Old video footage and interviews with family and friends make up a short film about the day Leah Betts died.
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The Independent Culture
The embargo on speaking ill of the dead, briefly breached when Robert Maxwell fell overboard, is never more forcefully policed than when the good die young. "Friendly and fun to be around," said an older sister of Leah Betts in Sorted, a short film about the day she died. "If ever I felt unwell she would always come and comfort me," said her younger brother. Siblings being siblings, you wondered if they'd say the same if she were still among them. (But then no one would have asked.)

There's always a risk of hagiography on these occasions, so an effort was made to refer to Leah's ordinariness. And yet there doesn't seem any reason why one Ecstasy death should merit more column inches than any other. This programme ended with a roll-call of 20 other fatalities, none of whom are now household names. If Leah's death was such a strong news story it was thanks to a confluence of media-friendly factors: she fell ill at her own 18th birthday party, her executioner was a happening recreational drug, and her parents, a policeman and a nurse, were both blamelessly in public service. But what got her on the front pages was the photogenic smile that bore out the glowing memorial character references.

This film has a curious provenance. After an interview with Richard and Judy, in which they impressed with their knowledge of the dangers of Ecstasy, the Bettses were encouraged to make a kind of informative elegy for free circulation among schools. It's credited to Leah's parents in association with Granada and sponsored by BT, and was shown on BBC2.

Paul Betts's main contribution was to hand over all the home-video footage he made of Leah as a child. Granada's job was to tweak it into something heartbreaking. Hence, reconstructing the moment her friends sang "Happy Birthday" at her 18th, we smoothly spooled back to the film in which a giggling Leah is foiled by eight trick candles precisely 10 years before her death. Put out the light, and then put out the light.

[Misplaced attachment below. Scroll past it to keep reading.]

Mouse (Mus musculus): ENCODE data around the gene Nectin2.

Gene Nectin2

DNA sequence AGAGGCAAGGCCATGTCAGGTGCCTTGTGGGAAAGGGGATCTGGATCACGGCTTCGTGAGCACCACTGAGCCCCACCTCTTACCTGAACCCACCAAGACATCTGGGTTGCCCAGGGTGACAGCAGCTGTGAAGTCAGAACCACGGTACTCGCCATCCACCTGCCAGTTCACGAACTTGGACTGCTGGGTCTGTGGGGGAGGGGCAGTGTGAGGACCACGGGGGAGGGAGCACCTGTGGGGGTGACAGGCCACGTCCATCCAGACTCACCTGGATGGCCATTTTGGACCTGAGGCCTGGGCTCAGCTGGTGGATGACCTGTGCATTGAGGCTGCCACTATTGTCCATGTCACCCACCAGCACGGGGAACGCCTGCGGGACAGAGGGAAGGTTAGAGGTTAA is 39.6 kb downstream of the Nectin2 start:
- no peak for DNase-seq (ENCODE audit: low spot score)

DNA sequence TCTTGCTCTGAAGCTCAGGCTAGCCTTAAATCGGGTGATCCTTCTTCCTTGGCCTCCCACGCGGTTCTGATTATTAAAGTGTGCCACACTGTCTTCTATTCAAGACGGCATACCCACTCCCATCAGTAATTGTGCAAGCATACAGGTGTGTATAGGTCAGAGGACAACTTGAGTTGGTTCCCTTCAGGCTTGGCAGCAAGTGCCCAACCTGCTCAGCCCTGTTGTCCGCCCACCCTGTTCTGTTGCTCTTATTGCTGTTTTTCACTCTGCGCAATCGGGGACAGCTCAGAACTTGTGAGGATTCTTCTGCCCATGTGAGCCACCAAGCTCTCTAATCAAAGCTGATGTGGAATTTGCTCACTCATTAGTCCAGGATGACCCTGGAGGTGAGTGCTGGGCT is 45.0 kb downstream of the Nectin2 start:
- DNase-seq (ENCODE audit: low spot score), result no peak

The interviews with the bereaved observed all the conventions, but derived added bite from their location. The parents talked not, as is usual, side by side on the sofa, but perched on the edge of their bed. "We carried her into here, into our bedroom," said Dad. The camera snooped around the bathroom where Leah complained to her mother of feeling unwell, and her ghost doubtless haunts those she left behind every time they brush their teeth.

A doctor explained exactly why it was that she died: the brain swelled, lost its blood supply, and was unable to control her body's water balance. They rushed her to hospital - you heard the actual 999 call - but she was brain-dead in her parents' bedroom. "Her face just glowed," said Paul, recalling the nervous thrill of anticipation even seasoned party-givers feel before the guests show. "Her eyes smiled. We could see she was really looking forward to this." The pills did that too.